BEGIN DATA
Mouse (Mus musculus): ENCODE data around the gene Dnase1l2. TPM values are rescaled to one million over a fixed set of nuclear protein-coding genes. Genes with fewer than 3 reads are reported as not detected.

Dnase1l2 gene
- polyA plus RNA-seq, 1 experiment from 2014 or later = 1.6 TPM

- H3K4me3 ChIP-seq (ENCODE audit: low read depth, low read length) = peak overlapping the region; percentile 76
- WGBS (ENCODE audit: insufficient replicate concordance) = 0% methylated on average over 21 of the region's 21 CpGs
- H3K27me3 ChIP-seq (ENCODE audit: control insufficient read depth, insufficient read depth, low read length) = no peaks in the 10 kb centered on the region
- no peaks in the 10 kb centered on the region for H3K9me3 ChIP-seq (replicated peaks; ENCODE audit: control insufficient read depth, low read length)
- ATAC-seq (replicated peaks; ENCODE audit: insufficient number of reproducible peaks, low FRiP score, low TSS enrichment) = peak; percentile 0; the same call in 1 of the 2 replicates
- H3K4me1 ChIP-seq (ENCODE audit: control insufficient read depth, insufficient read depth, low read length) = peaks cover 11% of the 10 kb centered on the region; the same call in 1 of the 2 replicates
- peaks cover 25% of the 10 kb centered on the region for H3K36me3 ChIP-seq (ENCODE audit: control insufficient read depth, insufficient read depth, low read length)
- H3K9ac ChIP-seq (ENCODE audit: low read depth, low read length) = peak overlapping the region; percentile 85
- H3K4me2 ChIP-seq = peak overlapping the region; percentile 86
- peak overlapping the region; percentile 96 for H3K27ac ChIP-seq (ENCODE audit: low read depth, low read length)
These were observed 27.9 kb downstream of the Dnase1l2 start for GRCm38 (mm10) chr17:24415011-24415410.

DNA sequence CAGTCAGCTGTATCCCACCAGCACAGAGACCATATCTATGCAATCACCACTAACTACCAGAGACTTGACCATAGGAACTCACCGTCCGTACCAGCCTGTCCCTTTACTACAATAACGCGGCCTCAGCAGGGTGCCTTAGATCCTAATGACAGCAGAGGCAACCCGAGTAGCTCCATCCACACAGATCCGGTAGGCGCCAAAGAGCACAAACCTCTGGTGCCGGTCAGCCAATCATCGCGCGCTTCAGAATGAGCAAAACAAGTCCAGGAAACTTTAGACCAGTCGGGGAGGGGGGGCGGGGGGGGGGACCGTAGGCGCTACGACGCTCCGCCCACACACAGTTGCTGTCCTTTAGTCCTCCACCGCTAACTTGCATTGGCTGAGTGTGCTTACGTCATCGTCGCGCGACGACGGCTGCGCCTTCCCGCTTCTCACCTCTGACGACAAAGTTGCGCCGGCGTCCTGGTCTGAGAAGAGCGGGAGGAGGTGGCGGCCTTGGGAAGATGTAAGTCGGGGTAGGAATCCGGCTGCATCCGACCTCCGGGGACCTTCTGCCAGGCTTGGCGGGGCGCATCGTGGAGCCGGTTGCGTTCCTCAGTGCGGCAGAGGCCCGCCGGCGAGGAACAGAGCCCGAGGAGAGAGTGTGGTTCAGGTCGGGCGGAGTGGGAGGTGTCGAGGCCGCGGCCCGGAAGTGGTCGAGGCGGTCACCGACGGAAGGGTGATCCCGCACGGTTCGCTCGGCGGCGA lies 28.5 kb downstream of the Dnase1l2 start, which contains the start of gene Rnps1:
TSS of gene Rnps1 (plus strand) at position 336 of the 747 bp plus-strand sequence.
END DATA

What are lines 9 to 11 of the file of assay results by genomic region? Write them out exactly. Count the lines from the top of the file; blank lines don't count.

- H3K4me1 ChIP-seq (ENCODE audit: control insufficient read depth, insufficient read depth, low read length) = peaks cover 11% of the 10 kb centered on the region; the same call in 1 of the 2 replicates
- peaks cover 25% of the 10 kb centered on the region for H3K36me3 ChIP-seq (ENCODE audit: control insufficient read depth, insufficient read depth, low read length)
- H3K9ac ChIP-seq (ENCODE audit: low read depth, low read length) = peak overlapping the region; percentile 85